Aberdeen based energy service firm Ardyne has appointed an North Sea industry veteran to the role of non-executive chairman as it seeks international growth.
Paul Warwick, executive chairman of Whalsay Energy Limited and a non-executive director of Well-Safe Limited, will take up the top job at the fledgling plugging and abandonment and slot recovery company.
Mr Warwick has been a non-executive director of Ardyne since shortly after the launch of the company last year.
He takes over the chairman role from co-founder Glynn Williams who has stepped down from the role of executive chairman to become a non-executive director.
Mr Whalsay was an executive vice president at Talisman Energy and a regional president at ConocoPhillips Inc.
He was also co-chair of Oil and Gas UK and the chair of the Technology Leadership Board.
He said: “I am delighted to have been appointed as chairman at this very exciting time for Ardyne.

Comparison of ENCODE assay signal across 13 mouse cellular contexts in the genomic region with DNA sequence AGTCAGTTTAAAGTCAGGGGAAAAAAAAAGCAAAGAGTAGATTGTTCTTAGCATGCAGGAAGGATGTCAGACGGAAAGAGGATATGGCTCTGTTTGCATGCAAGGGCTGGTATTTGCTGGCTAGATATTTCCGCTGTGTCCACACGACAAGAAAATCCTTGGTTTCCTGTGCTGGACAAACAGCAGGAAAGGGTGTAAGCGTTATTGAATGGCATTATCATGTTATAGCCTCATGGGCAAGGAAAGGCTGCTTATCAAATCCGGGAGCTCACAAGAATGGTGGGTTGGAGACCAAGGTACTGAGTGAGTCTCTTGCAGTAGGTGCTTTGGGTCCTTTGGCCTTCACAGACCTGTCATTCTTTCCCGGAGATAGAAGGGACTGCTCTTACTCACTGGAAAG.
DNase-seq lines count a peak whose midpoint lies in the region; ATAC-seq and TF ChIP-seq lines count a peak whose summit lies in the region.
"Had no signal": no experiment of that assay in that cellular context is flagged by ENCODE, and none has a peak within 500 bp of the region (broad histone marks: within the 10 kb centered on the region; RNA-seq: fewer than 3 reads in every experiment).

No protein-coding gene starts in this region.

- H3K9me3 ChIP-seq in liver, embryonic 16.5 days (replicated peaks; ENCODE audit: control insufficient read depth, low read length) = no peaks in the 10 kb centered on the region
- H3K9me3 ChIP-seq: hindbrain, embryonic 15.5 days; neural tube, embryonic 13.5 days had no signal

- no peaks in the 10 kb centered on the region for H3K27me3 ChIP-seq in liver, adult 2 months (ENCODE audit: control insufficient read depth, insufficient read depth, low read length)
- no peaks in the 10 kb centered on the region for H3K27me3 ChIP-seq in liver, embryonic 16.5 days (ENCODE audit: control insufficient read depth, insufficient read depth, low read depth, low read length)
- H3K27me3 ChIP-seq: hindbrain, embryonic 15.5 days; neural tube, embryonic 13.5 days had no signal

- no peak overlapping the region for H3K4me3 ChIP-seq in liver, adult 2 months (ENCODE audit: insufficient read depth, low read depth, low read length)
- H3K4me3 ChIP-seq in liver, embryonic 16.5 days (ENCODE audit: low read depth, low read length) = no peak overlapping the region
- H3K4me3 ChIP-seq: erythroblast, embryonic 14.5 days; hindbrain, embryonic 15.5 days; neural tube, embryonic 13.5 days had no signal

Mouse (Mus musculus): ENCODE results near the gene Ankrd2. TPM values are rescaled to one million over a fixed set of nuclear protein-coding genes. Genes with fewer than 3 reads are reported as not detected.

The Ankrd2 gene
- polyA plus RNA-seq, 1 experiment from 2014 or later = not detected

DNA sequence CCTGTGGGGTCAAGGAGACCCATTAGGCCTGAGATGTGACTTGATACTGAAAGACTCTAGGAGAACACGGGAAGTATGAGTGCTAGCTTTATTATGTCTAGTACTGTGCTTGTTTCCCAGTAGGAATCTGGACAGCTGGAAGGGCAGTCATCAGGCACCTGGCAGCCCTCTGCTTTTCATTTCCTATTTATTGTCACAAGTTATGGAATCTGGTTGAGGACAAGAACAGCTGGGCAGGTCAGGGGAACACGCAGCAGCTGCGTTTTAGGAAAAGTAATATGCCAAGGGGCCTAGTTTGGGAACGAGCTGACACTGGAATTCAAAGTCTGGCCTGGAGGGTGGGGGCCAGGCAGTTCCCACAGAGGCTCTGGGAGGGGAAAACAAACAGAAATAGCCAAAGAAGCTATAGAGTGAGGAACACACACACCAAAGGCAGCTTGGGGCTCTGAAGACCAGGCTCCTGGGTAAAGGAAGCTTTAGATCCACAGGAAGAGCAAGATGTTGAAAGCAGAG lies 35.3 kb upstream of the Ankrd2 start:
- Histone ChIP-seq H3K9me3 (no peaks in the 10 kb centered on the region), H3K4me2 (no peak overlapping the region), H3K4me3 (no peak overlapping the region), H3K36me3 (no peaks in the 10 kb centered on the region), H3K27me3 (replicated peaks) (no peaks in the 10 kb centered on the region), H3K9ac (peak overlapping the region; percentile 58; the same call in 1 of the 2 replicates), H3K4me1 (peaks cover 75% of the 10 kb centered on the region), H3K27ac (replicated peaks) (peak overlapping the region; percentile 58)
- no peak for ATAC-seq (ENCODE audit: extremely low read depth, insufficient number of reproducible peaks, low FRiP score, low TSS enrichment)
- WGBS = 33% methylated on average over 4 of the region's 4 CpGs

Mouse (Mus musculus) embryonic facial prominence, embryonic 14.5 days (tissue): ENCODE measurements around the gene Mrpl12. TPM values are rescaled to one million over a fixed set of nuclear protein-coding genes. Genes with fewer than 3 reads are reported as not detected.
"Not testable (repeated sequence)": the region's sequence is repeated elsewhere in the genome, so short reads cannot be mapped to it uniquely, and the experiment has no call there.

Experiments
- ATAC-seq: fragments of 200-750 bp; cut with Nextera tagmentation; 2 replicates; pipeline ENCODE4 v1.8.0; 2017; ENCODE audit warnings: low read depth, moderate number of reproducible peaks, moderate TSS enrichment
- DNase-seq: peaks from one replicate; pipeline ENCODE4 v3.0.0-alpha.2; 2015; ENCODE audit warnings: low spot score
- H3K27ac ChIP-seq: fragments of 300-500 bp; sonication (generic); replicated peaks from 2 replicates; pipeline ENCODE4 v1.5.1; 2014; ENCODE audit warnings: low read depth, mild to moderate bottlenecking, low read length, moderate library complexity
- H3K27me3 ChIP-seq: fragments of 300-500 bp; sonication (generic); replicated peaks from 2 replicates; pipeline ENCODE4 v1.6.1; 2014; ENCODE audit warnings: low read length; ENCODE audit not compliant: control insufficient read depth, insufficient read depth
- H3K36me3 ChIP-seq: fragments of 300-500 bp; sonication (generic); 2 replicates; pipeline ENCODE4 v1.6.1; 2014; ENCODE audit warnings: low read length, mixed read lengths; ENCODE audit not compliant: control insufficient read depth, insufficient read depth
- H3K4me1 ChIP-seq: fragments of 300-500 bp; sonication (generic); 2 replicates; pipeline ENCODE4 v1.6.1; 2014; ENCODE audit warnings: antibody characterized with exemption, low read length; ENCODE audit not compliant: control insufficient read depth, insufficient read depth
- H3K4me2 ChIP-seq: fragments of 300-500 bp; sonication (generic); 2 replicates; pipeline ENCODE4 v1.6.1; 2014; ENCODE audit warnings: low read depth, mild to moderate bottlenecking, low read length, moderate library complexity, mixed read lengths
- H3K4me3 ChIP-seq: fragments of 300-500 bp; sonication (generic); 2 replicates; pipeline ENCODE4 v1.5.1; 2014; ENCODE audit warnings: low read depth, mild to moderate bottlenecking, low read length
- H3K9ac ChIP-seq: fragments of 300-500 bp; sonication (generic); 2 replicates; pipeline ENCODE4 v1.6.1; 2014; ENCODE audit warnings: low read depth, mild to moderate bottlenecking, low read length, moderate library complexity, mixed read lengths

“Ardyne’s casing recovery technology is saving time and money in North Sea operations and we are ready for international expansion.”
Alan Fairweather, chief executive officer, Ardyne, added: “We have an ambitious growth plan in motion and we are absolutely delighted to welcome Paul in his new role.”
Launched in February 2016, the company is owned by private-equity firm Lime Rock Partners and specialises in downhole products and services for plug, abandonment and other oil and gas operations globally.
Its technology is designed to optimise operations, cut costs and reclaim rig time.
The firm is currently working on a number of projects in the UK and Norwegian North Sea, having already acquired Norway-based oil services company Wellbore.
Accounts just released by Companies House show pre-tax losses of £1.85million for its maiden year, including a short spell trading as Eclipse Intervention Systems before Lime Rock splurged £50million on a relaunch of the business.
Ardyne said start-up losses were expected, adding the accounts were “reflective of the investment that the company is applying to its products and services, including its latest technology, Trident, which is currently operating in North Sea and Norwegian waters”.
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